Calibration phantoms were imaged with the acidoCEST pulse sequence6 combined with a UTE readout on a 3T clinical scanner (MR750, GE Healthcare, Milwaukee, WI) using an 8-channel transmit/receive knee coil. The 3D UTE-Cones-CEST sequence (Figure 1) parameters are: TR=62ms, TE=0.032ms, Nsp=5, spoke interval τ=5 ms, FA=5°, BW=166 kHz, FOV=12×12×11.2cm3, matrix=160×160×28. CEST contrast was created with a Fermi pulse: duration=32ms, bandwidth=40Hz, two average B1s=5.4/1.1µT, 61 frequency offsets from -1200 to 1200 Hz in 40 Hz increments, with 1min 10s scan time per frequency. Steady-state before acquisition was achieved using an 8s dummy scan.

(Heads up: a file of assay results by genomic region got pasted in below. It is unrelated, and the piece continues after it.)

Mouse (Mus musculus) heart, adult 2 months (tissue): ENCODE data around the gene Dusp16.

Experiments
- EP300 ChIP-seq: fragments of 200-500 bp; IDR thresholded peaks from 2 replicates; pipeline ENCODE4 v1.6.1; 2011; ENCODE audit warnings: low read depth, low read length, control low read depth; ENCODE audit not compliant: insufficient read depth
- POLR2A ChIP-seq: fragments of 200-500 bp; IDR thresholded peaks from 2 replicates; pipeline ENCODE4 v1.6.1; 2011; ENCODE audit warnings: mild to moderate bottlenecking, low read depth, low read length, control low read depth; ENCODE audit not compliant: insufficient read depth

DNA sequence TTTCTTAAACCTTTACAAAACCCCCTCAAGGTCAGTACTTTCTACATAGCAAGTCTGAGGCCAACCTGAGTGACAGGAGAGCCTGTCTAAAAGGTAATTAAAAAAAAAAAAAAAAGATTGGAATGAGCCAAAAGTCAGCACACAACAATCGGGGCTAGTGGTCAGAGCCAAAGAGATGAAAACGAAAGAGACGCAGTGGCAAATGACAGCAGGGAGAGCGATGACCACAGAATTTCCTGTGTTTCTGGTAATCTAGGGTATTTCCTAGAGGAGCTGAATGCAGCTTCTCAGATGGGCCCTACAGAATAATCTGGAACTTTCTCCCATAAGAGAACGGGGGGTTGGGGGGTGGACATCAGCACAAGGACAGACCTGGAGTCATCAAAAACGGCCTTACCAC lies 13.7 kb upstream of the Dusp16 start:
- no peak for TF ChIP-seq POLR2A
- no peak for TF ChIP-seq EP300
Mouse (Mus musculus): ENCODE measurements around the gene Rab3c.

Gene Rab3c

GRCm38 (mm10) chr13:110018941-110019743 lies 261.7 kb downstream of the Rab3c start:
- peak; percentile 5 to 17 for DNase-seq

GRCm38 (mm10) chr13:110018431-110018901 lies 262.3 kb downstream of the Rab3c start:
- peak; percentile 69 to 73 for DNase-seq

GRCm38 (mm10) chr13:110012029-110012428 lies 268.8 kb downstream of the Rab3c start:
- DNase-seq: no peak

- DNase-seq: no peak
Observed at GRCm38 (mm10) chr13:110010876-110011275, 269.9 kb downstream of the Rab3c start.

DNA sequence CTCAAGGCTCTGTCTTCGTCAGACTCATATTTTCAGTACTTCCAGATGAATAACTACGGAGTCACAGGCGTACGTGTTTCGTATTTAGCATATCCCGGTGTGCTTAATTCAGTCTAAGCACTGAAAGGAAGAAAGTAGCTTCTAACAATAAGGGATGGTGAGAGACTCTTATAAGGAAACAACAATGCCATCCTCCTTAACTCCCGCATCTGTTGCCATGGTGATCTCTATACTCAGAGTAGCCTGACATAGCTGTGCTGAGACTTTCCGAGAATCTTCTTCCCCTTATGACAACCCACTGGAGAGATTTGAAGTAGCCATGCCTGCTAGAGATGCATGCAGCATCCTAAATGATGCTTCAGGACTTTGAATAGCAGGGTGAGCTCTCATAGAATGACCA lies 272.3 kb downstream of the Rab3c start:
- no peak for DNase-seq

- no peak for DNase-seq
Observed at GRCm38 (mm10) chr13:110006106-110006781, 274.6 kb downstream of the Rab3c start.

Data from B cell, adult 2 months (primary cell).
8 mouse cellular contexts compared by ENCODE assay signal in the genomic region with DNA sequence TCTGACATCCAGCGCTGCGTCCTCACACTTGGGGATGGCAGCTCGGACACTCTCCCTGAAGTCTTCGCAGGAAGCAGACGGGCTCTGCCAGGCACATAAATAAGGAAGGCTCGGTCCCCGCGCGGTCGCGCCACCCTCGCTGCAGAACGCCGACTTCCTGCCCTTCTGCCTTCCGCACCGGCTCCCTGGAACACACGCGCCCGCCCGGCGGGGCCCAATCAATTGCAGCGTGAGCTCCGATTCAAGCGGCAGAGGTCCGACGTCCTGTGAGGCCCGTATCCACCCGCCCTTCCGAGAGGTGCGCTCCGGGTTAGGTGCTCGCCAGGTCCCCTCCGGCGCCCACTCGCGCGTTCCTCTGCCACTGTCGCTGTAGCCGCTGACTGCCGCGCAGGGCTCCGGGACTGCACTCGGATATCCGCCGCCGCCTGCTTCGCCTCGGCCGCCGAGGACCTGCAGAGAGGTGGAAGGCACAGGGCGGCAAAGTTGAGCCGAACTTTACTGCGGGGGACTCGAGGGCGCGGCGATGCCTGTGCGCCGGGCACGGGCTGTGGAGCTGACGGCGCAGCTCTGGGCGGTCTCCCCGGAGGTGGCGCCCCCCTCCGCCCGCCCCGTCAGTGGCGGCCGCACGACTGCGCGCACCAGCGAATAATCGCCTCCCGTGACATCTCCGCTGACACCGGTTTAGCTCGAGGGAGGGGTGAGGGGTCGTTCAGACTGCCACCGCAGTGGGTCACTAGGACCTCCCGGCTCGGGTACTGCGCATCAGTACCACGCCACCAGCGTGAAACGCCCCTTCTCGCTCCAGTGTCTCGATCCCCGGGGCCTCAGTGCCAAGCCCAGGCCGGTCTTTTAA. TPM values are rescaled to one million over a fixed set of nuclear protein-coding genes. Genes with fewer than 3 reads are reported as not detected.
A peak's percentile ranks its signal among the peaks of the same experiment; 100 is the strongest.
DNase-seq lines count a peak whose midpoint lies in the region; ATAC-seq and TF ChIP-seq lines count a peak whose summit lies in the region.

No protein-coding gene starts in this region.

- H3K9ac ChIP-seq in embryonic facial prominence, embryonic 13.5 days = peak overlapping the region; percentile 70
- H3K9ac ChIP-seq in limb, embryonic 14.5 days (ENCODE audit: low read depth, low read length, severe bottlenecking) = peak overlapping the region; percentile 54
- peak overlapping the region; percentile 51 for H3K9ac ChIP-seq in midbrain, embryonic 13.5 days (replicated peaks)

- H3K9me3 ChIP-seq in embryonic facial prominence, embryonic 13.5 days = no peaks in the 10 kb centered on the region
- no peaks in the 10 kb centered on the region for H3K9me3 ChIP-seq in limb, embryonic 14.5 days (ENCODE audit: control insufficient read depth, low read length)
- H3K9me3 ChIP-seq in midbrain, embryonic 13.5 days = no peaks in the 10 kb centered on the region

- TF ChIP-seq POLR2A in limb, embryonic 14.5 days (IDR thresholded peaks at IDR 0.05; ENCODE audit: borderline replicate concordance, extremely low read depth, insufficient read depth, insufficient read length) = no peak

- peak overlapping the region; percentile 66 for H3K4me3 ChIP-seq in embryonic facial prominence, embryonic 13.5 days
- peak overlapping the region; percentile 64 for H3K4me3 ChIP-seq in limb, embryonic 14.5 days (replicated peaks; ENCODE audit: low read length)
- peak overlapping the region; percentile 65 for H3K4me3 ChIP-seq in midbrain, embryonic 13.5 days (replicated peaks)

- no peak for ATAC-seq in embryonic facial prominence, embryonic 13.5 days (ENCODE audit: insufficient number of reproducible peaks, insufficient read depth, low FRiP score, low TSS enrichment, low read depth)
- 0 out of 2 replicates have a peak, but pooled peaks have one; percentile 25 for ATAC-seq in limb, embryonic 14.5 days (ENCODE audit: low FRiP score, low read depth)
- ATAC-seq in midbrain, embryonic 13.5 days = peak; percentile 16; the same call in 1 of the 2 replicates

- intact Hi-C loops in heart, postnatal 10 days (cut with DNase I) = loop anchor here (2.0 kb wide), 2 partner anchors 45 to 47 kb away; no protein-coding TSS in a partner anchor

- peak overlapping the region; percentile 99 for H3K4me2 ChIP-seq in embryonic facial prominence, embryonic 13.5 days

For the cartilage phantom scan, the sequence parameters were identical to the calibration phantom except for higher resolution (FOV=10×10×12cm3, matrix=160×160×60) and longer scan time (2min 48s per frequency).

AcidoCEST MRI data was analyzed using a ratiometric approach based on distinct RF-powers.7

pHe with Histological Correlation:

pH values on the surface of cartilage were measured at 13 locations with an optical probe (pHOptica, WPI, Sarasota, FL) and visually scored from 0-4 with the International Cartilage Repair Society (ICRS) Classification System. Osteochondral cores were fixed in 10% zinc formalin, decalcified, and cryosectioned, for H&E staining. Vascular density (VD) per mm was determined for channels penetrating the SB, calcified cartilage (CC) and non-calcified cartilage (NCC), as previously described.8 Pearson correlations were performed for pH, ICRS, and VD.

Results and Discussion

pH Phantoms: